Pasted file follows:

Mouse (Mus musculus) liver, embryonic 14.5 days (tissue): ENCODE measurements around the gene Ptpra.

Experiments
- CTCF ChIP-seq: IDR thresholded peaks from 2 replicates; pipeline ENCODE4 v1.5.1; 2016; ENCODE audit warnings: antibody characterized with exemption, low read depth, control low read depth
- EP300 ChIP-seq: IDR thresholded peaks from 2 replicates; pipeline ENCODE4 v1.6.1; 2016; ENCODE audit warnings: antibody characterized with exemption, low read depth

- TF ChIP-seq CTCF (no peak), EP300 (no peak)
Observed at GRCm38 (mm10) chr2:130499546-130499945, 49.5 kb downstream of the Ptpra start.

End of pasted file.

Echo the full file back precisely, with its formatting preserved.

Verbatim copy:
Mouse (Mus musculus) liver, embryonic 14.5 days (tissue): ENCODE measurements around the gene Ptpra.

Experiments
- CTCF ChIP-seq: IDR thresholded peaks from 2 replicates; pipeline ENCODE4 v1.5.1; 2016; ENCODE audit warnings: antibody characterized with exemption, low read depth, control low read depth
- EP300 ChIP-seq: IDR thresholded peaks from 2 replicates; pipeline ENCODE4 v1.6.1; 2016; ENCODE audit warnings: antibody characterized with exemption, low read depth

- TF ChIP-seq CTCF (no peak), EP300 (no peak)
Observed at GRCm38 (mm10) chr2:130499546-130499945, 49.5 kb downstream of the Ptpra start.